In his second disputation with Balthasar Hubmair, in 1523, Huldrych Zwingli well articulated the formal principle of the Reformation: “For in all controversies concerning faith and religion, the divine Scripture alone ought to be our measure and rule rather than oral tradition.” That Zwingli articulated this principle in the context of a debate with one of the leading first-generation Anabaptists suggests that those who are argue that Zwingli did not become an Anabaptist (which he was tempted to do) because he did not really believe the sola Scriptura principle (or because he was afraid to run afoul of the civil authorities) have misunderstood Zwingli. It was because of his reading of Scripture that Zwingli rejected the Anabaptist eschatology and their understanding of redemptive history. Just as Barnabas, Irenaeus, and Justin Martyr had rejected the Gnostic and Marcionite dichotomy between Moses and Christ in favor of a unified covenant of salvation, which the Reformed would later call a covenant of grace, so too Zwingli, Oecolampadius, and Bullinger would argue that the Old and New Testaments are fundamentally unified by a single covenant of grace. They recognized diversity in the administration of the covenant of grace under Adam, Noah, Abraham, Moses, David, and the Prophets. Zwingli and other of the early Reformed theologians recognized that there was a temporary quality to the Mosaic administration of the covenant of grace that distinguished it from the other administrations. They recognized a strong continuity between the Abrahamic administration of the covenant of grace and the new covenant.
In 1524, in his Exposition of the Articles he explained the relationship between covenant and baptism in these points:
- Baptism is being enrolled by an “oath of allegiance” (sacramentum) into the church visible,
an initiation into the people of God.
- If there is one people of God, with one faith, in one Savior, then it follows that the signs and seals of that salvation, Savior and faith, have not changed radically.
- Thus, he appealed to Colossians 2:11–12, where Paul linked circumcision and baptism, as evidence that Christian parents ought also to administer the sign of the covenant to their children.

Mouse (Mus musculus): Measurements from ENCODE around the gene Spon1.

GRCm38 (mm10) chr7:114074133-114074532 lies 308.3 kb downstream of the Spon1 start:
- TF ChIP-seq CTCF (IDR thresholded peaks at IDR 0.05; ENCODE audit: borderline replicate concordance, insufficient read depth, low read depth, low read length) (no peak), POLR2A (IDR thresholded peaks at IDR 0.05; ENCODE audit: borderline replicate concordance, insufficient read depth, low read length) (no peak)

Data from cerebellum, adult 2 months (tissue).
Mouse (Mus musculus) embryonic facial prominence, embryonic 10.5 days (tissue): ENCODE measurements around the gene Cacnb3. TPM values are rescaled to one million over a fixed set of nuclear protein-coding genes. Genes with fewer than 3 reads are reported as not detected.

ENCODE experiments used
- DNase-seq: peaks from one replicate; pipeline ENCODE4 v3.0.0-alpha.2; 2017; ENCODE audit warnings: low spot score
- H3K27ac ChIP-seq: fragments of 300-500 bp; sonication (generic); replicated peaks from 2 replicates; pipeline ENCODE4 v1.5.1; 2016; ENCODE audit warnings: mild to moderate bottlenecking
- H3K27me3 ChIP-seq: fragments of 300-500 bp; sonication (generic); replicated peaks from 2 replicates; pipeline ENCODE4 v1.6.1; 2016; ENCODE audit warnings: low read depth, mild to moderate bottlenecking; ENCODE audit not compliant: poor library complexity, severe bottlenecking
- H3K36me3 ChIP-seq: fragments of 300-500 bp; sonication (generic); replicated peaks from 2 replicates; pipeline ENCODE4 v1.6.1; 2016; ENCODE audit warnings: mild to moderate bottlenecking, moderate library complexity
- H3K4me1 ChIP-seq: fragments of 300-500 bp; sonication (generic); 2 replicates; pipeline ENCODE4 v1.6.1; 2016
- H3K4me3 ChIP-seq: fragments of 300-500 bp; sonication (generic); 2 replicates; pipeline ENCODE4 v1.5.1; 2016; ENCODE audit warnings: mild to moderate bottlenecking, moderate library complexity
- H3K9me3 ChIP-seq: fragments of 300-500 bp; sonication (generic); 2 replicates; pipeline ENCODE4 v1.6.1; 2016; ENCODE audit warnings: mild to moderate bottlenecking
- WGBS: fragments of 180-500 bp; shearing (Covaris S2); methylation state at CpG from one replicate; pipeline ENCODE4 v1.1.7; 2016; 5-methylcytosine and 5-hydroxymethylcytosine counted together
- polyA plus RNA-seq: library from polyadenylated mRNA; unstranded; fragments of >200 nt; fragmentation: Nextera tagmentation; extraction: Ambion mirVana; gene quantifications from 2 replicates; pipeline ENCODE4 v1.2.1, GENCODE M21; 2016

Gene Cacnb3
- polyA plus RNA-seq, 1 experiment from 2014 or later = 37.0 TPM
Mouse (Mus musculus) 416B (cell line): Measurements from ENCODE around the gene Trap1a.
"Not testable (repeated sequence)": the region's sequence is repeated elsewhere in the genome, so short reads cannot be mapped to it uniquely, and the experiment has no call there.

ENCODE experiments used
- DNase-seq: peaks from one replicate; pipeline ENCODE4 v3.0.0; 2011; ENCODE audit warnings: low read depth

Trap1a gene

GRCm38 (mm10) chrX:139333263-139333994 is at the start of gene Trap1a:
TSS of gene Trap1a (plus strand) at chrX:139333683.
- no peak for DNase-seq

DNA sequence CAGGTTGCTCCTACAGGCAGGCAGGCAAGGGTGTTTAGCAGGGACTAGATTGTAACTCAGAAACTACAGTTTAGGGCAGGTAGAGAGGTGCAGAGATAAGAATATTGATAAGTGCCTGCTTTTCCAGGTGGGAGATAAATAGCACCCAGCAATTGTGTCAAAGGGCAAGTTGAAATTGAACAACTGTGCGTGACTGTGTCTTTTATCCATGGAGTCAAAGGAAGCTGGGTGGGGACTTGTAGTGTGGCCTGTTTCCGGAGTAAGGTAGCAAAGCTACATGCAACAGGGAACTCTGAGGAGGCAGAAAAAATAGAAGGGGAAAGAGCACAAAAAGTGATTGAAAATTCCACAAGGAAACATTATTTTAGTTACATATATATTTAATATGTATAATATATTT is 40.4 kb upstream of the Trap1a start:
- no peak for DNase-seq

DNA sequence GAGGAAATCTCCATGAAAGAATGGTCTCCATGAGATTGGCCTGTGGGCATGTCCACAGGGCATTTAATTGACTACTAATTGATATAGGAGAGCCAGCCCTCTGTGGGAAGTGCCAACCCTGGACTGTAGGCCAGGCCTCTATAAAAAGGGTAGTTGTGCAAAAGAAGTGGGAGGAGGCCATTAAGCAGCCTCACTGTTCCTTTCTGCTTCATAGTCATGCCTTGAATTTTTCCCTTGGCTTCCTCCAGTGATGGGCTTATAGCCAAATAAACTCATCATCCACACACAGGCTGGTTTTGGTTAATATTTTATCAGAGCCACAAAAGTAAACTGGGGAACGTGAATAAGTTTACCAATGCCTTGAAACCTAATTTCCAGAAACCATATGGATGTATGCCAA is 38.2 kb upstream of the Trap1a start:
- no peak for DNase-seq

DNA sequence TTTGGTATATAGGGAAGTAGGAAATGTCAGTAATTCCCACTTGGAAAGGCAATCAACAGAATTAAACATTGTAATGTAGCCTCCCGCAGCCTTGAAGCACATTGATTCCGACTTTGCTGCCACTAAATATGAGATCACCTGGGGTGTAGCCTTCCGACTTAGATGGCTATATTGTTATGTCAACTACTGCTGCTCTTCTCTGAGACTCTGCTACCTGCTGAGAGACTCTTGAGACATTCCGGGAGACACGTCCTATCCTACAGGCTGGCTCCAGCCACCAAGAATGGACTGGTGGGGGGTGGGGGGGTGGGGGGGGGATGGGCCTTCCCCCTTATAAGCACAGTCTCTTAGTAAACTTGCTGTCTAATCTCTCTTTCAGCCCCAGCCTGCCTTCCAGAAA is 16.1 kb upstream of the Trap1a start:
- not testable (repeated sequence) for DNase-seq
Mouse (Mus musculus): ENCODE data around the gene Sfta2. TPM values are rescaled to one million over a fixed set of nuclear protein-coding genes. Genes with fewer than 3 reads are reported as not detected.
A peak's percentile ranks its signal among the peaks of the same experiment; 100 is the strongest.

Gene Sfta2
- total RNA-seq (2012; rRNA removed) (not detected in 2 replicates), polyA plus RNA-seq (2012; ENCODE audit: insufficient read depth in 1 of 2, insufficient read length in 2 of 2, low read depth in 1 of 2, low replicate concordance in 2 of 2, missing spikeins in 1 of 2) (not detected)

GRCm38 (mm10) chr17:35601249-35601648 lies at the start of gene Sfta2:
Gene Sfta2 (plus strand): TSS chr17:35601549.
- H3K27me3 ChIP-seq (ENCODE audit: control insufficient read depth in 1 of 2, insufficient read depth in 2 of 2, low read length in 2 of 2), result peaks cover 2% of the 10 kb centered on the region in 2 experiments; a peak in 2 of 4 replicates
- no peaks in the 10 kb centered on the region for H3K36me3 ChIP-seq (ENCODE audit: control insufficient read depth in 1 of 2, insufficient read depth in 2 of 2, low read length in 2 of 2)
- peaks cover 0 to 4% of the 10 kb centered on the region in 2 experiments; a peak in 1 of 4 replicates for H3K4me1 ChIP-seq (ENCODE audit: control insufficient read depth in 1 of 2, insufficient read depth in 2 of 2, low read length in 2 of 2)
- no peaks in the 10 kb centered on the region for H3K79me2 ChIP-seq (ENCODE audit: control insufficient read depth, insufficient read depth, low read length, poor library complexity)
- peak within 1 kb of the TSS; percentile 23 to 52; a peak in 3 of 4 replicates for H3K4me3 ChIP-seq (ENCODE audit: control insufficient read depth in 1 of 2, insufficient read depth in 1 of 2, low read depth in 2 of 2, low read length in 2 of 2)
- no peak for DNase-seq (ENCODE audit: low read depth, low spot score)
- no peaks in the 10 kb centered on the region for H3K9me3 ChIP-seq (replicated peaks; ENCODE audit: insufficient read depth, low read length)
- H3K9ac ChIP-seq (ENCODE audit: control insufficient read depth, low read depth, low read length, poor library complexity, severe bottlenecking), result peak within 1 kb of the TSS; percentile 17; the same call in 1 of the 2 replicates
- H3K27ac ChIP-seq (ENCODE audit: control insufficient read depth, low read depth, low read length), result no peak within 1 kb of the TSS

- He agreed with Luther that the Sacraments strengthen faith, but he was clear to say that they do not give it. This is the work of the Spirit through the Word.
- Against the Anabaptists (i.e., Schwenkfelders) he argued that they added to Scripture by denying paedobaptism. NT is silent, therefore the command to administer the sign of the covenant continues to apply today.
- By forbidding it, they were adding to Scripture and doing exactly what Jesus said not to do: forbidding the children to come to him!
- If we deny that children should be baptized, then we must deny that women should come to the table, because there is no positive evidence that they were communicated in NT.
- If John’s baptism is substantially the same as Christ’s, then there is no categorical necessity of being discipled before baptism since John’s disciples had not even heard of Christ before they were baptized. John’s baptism was prospective and Christ’s retrospective.
- Certainly children were baptized in the OT. All Israel, children and adults were baptized with Moses in the Red Sea (1 Cor. 10).
- Children of believers are born with original sin, but not original guilt and are therefore eligible for baptism.
- How can the children of NT believers be worse off than the children of the Jews who received the sign of the covenant, since this is a better covenant?
- The sign of initiation, in both covenants, always entailed a pledge to renew it with one’s children, hence the sign.
The Reformed did not necessarily continue every single line of argument he made in 1524 (e.g., his distinction between original sin and original guilt) but the continuity between the earliest Reformed understanding of the covenant of grace (and infant baptism) and the later, more mature expressions (e.g., Bullinger’s 1534 treatise on the covenant of grace), even Calvin’s in the 1540s–60s and those of the Heidelberg theologians in 1560s–70s) are unmistakable.
In Zwingli’s mind and in the understanding of the later Reformed writers, the fundamental unity of the covenant of grace between Abraham and the new covenant was not a mere convention, i.e., it was not arbitrary. They saw it in the text of Scripture. They were driven to it by Scripture itself. Their covenant theology was an accounting of Scripture. It was an attempt to account for turning points in the history of redemption, where the covenant plays a key role, whether in Genesis chapter 6 or chapters 12, 15, and 17 and Jeremiah 33 or in the institution of the Lord’s Supper (e.g., Luke 22) or in Paul’s account of redemptive history in 2 Corinthians 3, Galatians 3–4, or in Hebrews chapters 7–10. The early Reformed were not, as is sometimes alleged, merely looking for an ex post facto justification of medieval practice but accounting for Scripture itself. In Zwingli’s mind, infant baptism was the product of sola scriptura.